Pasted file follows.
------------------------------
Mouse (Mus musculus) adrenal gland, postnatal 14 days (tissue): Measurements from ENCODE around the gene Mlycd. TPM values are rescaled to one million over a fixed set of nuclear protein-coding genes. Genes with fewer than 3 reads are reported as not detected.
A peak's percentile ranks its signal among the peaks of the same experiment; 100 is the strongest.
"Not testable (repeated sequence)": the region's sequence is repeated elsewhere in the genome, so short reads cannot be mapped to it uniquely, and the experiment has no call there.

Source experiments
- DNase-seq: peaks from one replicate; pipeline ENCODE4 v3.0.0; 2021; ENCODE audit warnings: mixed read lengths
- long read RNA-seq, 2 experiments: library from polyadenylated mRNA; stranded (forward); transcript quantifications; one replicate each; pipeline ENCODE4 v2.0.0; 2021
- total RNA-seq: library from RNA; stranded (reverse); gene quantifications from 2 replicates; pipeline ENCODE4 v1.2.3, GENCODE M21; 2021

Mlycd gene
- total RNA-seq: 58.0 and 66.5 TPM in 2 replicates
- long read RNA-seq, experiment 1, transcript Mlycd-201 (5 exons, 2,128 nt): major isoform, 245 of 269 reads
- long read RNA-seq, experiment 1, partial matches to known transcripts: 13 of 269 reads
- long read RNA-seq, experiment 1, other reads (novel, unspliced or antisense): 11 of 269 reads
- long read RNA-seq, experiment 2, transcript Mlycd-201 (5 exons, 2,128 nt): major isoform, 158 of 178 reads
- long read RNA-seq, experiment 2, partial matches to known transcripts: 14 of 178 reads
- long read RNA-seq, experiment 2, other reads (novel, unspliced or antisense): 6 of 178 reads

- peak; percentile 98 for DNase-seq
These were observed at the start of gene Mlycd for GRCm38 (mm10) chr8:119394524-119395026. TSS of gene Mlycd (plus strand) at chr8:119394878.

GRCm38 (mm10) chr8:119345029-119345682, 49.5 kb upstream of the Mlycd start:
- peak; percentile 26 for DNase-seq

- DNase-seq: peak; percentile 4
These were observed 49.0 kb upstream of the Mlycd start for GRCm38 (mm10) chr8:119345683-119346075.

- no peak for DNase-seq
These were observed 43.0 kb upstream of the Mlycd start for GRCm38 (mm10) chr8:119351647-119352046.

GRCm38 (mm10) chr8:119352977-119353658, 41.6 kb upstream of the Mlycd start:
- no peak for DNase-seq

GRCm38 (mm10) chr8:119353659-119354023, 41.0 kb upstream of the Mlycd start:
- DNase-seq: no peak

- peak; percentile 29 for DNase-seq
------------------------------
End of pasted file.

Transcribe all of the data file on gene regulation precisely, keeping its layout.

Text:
Mouse (Mus musculus) adrenal gland, postnatal 14 days (tissue): Measurements from ENCODE around the gene Mlycd. TPM values are rescaled to one million over a fixed set of nuclear protein-coding genes. Genes with fewer than 3 reads are reported as not detected.
A peak's percentile ranks its signal among the peaks of the same experiment; 100 is the strongest.
"Not testable (repeated sequence)": the region's sequence is repeated elsewhere in the genome, so short reads cannot be mapped to it uniquely, and the experiment has no call there.

Source experiments
- DNase-seq: peaks from one replicate; pipeline ENCODE4 v3.0.0; 2021; ENCODE audit warnings: mixed read lengths
- long read RNA-seq, 2 experiments: library from polyadenylated mRNA; stranded (forward); transcript quantifications; one replicate each; pipeline ENCODE4 v2.0.0; 2021
- total RNA-seq: library from RNA; stranded (reverse); gene quantifications from 2 replicates; pipeline ENCODE4 v1.2.3, GENCODE M21; 2021

Mlycd gene
- total RNA-seq: 58.0 and 66.5 TPM in 2 replicates
- long read RNA-seq, experiment 1, transcript Mlycd-201 (5 exons, 2,128 nt): major isoform, 245 of 269 reads
- long read RNA-seq, experiment 1, partial matches to known transcripts: 13 of 269 reads
- long read RNA-seq, experiment 1, other reads (novel, unspliced or antisense): 11 of 269 reads
- long read RNA-seq, experiment 2, transcript Mlycd-201 (5 exons, 2,128 nt): major isoform, 158 of 178 reads
- long read RNA-seq, experiment 2, partial matches to known transcripts: 14 of 178 reads
- long read RNA-seq, experiment 2, other reads (novel, unspliced or antisense): 6 of 178 reads

- peak; percentile 98 for DNase-seq
These were observed at the start of gene Mlycd for GRCm38 (mm10) chr8:119394524-119395026. TSS of gene Mlycd (plus strand) at chr8:119394878.

GRCm38 (mm10) chr8:119345029-119345682, 49.5 kb upstream of the Mlycd start:
- peak; percentile 26 for DNase-seq

- DNase-seq: peak; percentile 4
These were observed 49.0 kb upstream of the Mlycd start for GRCm38 (mm10) chr8:119345683-119346075.

- no peak for DNase-seq
These were observed 43.0 kb upstream of the Mlycd start for GRCm38 (mm10) chr8:119351647-119352046.

GRCm38 (mm10) chr8:119352977-119353658, 41.6 kb upstream of the Mlycd start:
- no peak for DNase-seq

GRCm38 (mm10) chr8:119353659-119354023, 41.0 kb upstream of the Mlycd start:
- DNase-seq: no peak

- peak; percentile 29 for DNase-seq